JUNE HIGHLIGHTS: Remembering when the successful co-op program was launched

By Dale Johnson Posted: June 21, 2017 6:00 a.m.

In June 1965, the Classroom and Laboratory Buildings at the new campus were completed and turned over to the University from the contractor.
In June 1965, the Classroom and Laboratory Buildings at the new campus were completed and turned over to the University from the contractor. Photo: U of R Archives and Special Collections

Among the historical highlights at the University of Regina and its forerunners during the month of June:

1910:  “Site Selected for the New Methodist College” is the headline in the Leader newspaper. The article says, “Board of governors of Saskatchewan College decide to purchase eighteen acres of the present jail property from provincial government. Site will run from Sixteenth Avenue down to the lake. Plans of buildings to be submitted to the government for approval.” Today, these buildings are part of the College Avenue Campus.

1954:  A report by the University of Saskatchewan turns down a request for an arts degree to be offered at Regina College. The request came from a citizen’s committee in Regina that asked that a full degree be offered in Regina, instead of only the first year of an arts course that now is taught at Regina College.

1965:  The first buildings on the new campus are turned over from the contractor to the University. “First to occupy the spacious new quarters will be the division of natural sciences, which will complete its move in time for summer school, July 5 to August 14,” the Leader-Post reports. By the fall, the humanities and social sciences will be at the new campus, with room for 1,600 to 1,700 students. As well, about 900 students will take classes in Fine Arts and Education on College Avenue.

1969:  The first co-operative education program in western Canada is announced for Regina Campus. The Leader-Post reports, “Regina Campus will be the first university in Western Canada to institute a co-operative education program this fall when about 25 engineering students will enter the program. The pilot project will enable the 25 students in the faculty of engineering to alternate semesters of university classes with period of employment in industry.”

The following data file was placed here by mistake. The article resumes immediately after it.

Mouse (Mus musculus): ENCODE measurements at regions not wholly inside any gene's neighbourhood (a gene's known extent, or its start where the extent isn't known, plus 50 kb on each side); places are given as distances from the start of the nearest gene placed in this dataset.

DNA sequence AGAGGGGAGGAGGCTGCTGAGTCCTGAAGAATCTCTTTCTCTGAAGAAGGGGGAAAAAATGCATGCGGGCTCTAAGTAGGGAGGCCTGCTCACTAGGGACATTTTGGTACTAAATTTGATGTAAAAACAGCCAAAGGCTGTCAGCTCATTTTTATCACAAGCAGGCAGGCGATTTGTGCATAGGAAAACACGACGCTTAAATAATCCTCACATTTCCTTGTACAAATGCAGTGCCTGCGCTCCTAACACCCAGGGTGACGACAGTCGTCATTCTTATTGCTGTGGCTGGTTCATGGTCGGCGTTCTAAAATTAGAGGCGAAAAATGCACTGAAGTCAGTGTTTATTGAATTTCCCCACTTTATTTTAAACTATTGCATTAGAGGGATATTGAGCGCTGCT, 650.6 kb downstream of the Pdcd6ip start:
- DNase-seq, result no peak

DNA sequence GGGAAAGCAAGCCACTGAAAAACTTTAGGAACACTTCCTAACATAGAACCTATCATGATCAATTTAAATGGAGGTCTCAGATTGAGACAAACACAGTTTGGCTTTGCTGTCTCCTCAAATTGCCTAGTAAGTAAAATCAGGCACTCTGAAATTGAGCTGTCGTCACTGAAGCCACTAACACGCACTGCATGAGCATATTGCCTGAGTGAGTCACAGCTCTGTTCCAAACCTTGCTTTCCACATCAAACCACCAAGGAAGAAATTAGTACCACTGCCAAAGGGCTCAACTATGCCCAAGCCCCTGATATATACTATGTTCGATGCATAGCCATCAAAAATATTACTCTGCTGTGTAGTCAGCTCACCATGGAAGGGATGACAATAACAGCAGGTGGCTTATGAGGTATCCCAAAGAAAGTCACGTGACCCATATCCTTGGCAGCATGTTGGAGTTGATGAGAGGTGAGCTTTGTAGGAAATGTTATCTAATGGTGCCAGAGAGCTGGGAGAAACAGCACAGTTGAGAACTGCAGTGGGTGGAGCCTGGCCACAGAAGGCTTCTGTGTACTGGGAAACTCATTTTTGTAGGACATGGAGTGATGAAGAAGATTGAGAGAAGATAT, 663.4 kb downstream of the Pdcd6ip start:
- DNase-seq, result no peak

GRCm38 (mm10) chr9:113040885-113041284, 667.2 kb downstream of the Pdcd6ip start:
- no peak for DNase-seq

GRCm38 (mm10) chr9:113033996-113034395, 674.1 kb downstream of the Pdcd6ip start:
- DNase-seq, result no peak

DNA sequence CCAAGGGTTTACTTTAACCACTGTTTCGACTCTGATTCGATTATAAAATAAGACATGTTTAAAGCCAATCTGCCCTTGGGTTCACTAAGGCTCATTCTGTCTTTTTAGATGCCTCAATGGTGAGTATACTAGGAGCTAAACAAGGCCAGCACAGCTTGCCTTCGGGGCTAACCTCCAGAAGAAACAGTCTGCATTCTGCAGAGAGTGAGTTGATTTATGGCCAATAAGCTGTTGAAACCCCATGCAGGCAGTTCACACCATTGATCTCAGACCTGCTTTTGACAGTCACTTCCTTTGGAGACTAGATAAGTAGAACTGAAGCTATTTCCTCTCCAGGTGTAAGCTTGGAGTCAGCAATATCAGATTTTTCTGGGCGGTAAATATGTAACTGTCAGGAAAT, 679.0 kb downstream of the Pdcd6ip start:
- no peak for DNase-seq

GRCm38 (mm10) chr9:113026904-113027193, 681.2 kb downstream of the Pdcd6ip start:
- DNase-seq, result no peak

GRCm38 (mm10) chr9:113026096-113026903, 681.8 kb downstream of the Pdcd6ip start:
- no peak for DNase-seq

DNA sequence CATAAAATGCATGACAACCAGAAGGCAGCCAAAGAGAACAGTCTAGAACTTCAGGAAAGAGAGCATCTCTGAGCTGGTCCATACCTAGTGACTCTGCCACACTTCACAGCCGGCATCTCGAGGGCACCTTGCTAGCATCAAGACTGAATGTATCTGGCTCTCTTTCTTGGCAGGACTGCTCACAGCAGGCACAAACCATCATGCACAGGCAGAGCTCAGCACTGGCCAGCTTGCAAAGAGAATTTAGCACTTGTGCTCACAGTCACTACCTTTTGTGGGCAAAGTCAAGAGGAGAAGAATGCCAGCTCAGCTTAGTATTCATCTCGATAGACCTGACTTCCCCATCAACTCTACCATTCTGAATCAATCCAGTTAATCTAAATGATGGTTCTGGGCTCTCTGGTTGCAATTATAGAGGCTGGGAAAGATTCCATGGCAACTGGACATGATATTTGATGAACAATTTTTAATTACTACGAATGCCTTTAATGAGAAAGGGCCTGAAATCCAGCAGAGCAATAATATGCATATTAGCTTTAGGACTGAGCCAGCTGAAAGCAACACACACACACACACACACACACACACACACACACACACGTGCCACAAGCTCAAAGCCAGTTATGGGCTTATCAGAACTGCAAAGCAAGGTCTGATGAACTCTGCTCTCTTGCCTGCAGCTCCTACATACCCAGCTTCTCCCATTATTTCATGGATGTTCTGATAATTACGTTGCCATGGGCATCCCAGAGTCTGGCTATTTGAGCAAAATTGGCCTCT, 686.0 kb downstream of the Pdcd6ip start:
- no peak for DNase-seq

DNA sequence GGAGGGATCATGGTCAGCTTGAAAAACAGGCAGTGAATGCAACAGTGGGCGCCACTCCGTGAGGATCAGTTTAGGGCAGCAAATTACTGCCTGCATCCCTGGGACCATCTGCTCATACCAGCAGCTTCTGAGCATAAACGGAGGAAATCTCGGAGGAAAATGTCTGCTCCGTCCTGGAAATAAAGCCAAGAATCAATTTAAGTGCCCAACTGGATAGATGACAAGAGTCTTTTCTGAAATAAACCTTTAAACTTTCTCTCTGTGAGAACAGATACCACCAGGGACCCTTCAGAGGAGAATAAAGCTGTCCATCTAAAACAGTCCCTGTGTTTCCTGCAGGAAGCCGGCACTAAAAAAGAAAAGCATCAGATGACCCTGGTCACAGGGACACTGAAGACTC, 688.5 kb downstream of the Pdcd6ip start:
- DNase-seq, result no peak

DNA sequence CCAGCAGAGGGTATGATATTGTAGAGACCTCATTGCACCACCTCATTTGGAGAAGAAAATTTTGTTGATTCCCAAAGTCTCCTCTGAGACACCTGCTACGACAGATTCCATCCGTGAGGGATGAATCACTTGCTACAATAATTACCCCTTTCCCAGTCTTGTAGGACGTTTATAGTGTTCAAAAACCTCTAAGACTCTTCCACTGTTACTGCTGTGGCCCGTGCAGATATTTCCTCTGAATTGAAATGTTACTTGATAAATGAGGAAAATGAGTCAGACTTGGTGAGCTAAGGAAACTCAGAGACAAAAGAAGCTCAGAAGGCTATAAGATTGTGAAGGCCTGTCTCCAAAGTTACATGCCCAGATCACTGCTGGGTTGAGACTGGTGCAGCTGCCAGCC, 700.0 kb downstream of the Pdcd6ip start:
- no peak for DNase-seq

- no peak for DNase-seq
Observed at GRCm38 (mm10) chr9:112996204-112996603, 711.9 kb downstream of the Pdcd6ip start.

1971:  The federal government approves a loan of just over $2 million to help with the construction of College West. The total cost of College West will be $6 million. It will provide housing for 400 students when it opens in 1972. It will be the second residence on campus, after Luther College.

1977:  The University of Regina launches a program of non-credit classes aimed at senior citizens. “The program is the first time non-credit classes have been developed specifically for senior citizens,” Ruth Warick, program developer the Extension Department tells the Leader-Post. “University non-credit classes for senior citizens have been offered and given wide acceptance in Edmonton and Calgary and the hope is they will be accepted with equal enthusiasm in Regina,” the Leader-Post also says.

Related stories:

Remembering classes in the Tower Building

When College Avenue Campus was really home sweet home – and not just for students

FLASHBACK: May highlights in the history of the University of Regina